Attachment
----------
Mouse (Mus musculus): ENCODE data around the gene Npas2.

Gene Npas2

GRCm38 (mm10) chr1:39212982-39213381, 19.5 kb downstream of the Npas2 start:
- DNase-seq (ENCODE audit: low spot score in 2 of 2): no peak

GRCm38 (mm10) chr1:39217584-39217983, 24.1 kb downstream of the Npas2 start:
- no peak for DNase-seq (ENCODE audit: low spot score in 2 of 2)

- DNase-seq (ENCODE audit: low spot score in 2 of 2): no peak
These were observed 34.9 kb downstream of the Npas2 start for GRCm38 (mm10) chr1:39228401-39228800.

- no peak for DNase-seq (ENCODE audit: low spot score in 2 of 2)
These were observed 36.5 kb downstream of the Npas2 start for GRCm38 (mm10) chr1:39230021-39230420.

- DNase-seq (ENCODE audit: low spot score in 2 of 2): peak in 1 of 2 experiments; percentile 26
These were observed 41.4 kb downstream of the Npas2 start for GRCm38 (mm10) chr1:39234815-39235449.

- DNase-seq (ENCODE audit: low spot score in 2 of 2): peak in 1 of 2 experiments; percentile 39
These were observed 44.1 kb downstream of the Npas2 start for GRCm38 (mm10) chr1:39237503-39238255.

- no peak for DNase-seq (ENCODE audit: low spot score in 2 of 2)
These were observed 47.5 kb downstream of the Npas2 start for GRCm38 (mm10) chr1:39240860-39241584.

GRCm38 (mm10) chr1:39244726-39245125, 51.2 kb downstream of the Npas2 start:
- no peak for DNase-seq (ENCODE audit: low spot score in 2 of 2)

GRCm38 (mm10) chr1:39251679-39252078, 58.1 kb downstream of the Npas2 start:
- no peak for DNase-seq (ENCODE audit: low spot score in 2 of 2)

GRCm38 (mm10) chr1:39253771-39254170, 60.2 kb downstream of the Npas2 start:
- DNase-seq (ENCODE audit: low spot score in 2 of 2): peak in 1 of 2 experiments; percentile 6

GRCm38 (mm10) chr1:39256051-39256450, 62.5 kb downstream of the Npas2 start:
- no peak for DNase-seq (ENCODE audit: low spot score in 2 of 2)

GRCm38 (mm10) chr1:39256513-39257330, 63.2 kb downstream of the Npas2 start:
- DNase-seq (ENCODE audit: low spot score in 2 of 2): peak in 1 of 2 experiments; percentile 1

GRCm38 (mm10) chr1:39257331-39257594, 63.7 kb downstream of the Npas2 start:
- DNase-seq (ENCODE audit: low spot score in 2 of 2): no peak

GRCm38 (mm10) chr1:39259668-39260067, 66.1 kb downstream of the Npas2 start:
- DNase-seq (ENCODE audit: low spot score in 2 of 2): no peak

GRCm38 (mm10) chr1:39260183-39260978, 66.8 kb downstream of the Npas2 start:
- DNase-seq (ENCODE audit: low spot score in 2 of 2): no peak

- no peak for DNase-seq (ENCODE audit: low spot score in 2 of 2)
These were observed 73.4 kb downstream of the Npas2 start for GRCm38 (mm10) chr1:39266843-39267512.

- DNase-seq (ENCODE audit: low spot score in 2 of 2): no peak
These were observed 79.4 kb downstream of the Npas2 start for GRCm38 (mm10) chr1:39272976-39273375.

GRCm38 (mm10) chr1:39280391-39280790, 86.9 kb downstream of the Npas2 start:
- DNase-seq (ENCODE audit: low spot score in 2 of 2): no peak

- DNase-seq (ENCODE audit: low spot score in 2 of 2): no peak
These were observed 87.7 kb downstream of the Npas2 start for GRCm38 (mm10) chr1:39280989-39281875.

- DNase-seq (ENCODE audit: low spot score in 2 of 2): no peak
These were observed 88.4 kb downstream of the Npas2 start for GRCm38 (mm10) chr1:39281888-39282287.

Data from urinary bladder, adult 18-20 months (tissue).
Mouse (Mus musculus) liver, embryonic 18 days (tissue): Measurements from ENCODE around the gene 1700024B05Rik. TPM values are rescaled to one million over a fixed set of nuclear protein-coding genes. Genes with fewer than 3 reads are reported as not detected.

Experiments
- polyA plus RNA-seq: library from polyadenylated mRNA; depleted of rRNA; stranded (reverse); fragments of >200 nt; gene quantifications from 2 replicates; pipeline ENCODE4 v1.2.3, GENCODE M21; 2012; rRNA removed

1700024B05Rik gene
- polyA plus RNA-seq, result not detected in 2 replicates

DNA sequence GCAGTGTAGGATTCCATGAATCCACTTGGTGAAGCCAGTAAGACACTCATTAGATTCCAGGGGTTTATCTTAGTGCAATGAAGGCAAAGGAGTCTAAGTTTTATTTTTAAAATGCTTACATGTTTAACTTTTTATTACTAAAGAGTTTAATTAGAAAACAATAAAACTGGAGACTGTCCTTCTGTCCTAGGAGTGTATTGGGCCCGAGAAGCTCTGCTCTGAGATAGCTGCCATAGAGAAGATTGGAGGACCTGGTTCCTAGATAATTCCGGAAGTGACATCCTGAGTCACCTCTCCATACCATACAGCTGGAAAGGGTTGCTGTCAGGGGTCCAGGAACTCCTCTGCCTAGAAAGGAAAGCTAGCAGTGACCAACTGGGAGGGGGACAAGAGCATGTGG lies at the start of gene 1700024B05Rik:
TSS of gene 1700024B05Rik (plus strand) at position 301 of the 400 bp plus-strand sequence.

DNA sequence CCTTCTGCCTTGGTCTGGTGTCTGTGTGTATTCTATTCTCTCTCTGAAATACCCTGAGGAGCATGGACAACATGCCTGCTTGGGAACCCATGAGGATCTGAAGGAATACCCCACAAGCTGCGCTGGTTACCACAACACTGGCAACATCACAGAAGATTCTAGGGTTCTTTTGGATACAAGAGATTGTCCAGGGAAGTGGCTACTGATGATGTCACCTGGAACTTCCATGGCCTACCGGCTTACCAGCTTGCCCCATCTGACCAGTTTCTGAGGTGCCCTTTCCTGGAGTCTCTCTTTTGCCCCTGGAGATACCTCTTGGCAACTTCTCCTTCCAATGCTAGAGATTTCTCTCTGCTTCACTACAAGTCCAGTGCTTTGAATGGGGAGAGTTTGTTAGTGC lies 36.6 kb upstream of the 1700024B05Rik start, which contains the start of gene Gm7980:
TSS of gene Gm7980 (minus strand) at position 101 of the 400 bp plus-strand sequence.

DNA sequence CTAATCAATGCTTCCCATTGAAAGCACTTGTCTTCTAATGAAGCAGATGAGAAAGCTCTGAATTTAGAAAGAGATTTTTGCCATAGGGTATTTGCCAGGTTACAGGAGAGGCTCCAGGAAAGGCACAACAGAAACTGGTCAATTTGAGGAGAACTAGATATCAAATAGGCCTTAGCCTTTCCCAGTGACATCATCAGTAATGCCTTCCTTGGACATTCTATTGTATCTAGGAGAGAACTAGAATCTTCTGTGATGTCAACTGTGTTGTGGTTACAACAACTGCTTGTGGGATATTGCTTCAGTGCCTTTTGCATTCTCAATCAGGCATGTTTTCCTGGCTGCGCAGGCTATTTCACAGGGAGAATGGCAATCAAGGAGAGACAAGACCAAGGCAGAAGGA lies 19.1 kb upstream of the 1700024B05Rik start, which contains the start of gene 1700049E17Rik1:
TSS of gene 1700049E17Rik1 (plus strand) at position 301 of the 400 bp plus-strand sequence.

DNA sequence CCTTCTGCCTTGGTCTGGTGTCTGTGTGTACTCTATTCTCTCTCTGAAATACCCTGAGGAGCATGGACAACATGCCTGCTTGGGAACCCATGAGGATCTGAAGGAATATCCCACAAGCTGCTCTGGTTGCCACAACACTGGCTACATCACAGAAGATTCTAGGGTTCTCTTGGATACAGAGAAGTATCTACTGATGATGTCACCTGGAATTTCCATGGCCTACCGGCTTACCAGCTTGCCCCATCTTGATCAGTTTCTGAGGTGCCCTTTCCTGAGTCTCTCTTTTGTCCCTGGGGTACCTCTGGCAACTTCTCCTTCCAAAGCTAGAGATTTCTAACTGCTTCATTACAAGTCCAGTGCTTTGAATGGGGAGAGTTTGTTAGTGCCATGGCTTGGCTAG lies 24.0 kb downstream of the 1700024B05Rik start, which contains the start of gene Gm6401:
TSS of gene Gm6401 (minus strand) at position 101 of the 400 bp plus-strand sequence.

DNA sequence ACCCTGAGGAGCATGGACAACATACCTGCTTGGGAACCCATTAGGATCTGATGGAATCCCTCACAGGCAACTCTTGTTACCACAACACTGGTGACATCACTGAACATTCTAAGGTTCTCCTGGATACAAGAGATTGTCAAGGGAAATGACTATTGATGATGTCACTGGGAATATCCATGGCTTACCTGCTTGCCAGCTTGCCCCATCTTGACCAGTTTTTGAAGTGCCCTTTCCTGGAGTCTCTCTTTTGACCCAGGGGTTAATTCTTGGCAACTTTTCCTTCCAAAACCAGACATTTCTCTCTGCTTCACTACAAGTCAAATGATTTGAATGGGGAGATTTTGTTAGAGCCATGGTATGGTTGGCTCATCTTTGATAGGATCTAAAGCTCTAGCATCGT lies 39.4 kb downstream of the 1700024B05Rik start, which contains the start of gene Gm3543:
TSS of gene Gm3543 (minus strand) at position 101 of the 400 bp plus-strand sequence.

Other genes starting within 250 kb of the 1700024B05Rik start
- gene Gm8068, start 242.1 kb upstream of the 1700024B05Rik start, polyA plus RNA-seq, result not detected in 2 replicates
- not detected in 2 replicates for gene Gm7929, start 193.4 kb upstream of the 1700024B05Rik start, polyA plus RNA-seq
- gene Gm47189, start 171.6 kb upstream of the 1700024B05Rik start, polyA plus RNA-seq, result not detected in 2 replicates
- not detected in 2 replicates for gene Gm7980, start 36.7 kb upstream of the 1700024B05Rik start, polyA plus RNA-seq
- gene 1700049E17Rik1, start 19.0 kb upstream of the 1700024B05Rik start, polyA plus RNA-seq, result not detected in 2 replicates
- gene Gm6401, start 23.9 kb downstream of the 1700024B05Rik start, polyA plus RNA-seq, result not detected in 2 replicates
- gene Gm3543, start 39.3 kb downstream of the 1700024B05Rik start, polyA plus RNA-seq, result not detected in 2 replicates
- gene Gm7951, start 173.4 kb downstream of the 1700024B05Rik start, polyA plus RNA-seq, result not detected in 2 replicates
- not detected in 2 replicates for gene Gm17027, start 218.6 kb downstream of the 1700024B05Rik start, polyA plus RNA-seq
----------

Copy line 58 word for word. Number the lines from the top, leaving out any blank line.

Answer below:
TSS of gene Gm3543 (minus strand) at position 101 of the 400 bp plus-strand sequence.